As a fullback at Notre Dame from 1974 through '77, Terry Eurick
was not an All-America, nor did he have a 1,000-yard rushing
season. In fact, he ran for a total of 806 yards in his career.
But Eurick, one of three captains on the Fighting Irish's 1977
national championship team, had a knack for being in the right
place at the right time. A power-running, short-yardage
specialist, he scored nine touchdowns over three seasons, and
then reached the end zone on two of his four carries in the
title-clinching 38-10 thrashing of top-ranked Texas in the '78
So it was a shot of Eurick, not quarterback Joe Montana or star
tailbacks Jerome Heavens and Vagas Ferguson (both of whom had
100-yard games against the Longhorns), that graced SI's cover the
following week. "When I got back home [to Saginaw, Mich.] that
week, my mother said she had heard that I was on the cover," says
Eurick, now 47 and a personnel director for General Motors. "I
figured I was just in the background."
A few weeks later another shot of Eurick appeared in SI's Year in
Pictures issue: Still in uniform after the Cotton Bowl, with
blood dripping from a gash on his chin, he stood arm-in-arm with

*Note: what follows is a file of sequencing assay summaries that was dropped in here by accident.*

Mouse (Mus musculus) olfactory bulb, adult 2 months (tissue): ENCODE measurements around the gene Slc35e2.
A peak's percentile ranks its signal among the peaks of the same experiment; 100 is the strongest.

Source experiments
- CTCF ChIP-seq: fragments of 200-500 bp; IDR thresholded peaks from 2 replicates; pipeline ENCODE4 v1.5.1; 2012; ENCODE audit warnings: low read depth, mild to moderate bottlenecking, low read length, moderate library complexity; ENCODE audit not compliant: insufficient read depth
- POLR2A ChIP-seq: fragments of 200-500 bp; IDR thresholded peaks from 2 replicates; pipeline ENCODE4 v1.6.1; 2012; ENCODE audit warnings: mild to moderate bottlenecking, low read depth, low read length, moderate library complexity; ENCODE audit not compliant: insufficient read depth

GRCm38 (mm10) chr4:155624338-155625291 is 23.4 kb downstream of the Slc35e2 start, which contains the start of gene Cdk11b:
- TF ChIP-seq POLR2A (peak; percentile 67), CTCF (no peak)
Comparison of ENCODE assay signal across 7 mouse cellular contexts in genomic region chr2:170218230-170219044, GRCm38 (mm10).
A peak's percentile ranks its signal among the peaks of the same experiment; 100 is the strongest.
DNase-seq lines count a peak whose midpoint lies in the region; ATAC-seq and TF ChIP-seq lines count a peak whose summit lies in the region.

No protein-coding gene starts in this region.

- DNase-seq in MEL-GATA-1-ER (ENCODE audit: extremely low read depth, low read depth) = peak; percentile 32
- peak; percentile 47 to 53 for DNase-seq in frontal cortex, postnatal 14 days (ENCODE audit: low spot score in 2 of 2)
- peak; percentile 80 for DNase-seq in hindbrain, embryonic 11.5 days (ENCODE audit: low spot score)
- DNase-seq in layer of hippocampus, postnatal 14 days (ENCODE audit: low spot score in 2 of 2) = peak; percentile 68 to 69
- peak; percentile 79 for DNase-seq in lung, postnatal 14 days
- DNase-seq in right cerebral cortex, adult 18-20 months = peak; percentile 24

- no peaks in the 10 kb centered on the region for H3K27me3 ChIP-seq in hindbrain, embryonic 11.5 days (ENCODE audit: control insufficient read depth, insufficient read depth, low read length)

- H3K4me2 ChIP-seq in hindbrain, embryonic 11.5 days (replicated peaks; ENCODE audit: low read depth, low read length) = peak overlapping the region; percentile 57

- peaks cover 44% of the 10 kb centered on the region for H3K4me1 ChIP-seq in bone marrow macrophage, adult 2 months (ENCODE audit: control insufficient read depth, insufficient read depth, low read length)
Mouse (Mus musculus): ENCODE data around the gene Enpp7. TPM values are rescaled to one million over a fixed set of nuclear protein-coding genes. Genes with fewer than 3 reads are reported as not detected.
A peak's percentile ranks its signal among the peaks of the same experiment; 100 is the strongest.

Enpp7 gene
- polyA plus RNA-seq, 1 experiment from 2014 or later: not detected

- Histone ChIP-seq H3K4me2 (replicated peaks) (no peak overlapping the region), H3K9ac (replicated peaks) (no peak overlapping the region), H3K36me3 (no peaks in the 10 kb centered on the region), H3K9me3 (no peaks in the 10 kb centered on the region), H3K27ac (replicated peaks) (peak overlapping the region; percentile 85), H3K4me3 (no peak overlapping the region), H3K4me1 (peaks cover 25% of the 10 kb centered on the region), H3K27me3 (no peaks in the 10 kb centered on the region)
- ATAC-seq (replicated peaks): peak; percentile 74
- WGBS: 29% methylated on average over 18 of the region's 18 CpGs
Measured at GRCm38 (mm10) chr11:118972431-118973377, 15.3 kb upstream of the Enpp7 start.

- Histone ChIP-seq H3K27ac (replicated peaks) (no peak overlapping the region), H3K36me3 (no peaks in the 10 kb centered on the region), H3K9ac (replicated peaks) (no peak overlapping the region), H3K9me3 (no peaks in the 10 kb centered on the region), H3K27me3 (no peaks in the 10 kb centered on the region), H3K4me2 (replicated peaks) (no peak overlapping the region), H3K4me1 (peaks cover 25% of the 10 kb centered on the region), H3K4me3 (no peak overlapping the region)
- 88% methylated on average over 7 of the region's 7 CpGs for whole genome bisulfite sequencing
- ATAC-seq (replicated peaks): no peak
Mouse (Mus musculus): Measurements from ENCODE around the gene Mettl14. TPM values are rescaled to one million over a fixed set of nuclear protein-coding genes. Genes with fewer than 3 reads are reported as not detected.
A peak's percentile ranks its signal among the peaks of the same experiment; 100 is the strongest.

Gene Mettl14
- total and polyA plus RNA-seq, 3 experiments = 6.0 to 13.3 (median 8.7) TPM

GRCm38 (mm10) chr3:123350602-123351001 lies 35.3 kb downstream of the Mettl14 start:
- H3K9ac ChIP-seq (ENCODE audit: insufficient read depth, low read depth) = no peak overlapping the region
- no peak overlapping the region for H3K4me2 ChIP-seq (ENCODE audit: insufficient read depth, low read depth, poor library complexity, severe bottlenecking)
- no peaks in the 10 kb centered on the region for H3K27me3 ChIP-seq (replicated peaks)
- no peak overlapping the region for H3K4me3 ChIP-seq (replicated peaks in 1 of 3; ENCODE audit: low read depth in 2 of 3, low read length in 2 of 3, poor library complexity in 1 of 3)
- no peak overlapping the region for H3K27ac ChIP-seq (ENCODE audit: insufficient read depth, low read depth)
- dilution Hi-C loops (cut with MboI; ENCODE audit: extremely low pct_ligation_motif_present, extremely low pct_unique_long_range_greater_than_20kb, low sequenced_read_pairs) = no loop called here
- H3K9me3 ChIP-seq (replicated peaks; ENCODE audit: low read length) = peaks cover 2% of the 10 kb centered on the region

his fiancee, Margo, and flashed the No. 1 sign for the camera.
That moment capped Eurick's athletic career.
After graduating with a degree in economics the following spring,
he drew interest from several CFL teams and was invited to camp
by the New Orleans Saints. But Margo had started a job in IBM's
marketing department in Southfield, Mich., and Eurick decided
he'd rather stay close to home than pursue NFL ambitions.
Eurick, who lives in Clarkston, Mich., has been with GM for 25
years, working initially as a labor relations representative in
Pontiac and later as a personnel director in Bowling Green, Ky.,
and Marion, Ind., before moving to the Flint-based offices four
years ago. He was active with the Big Brothers Big Sisters
program for four years, but the bulk of his free time is devoted
to his family--he and Margo have five children, ages three to
16--and watching football. When his oldest son, Kyle, played as a
youngster, Terry was one of his coaches. Now Terry volunteers as
the P.A. announcer for games at Notre Dame Prep in Pontiac, where
Kyle is a junior running back. Last month Eurick returned to
South Bend for a captains' reunion before Notre Dame's 29-26
overtime victory over Washington State. A former member of the
school's monogram board, he tries to take his family to at least
one home game each season.
Eurick receives about 12 autograph requests on copies of his SI
cover issue each year. In Michigan, though, he's often recognized
for another achievement: In his senior season as a running back
at Saginaw Arthur Hill High, he was captain of a team that went
9-0 and unscored upon (433-0) and won the mythical state title.
"I get asked about that as much as I do Notre Dame," he says. "I
feel very privileged." --Stephen Cannella
After helping Notre Dame win a national title, Eurick gave up
football and began a long career in management with GM.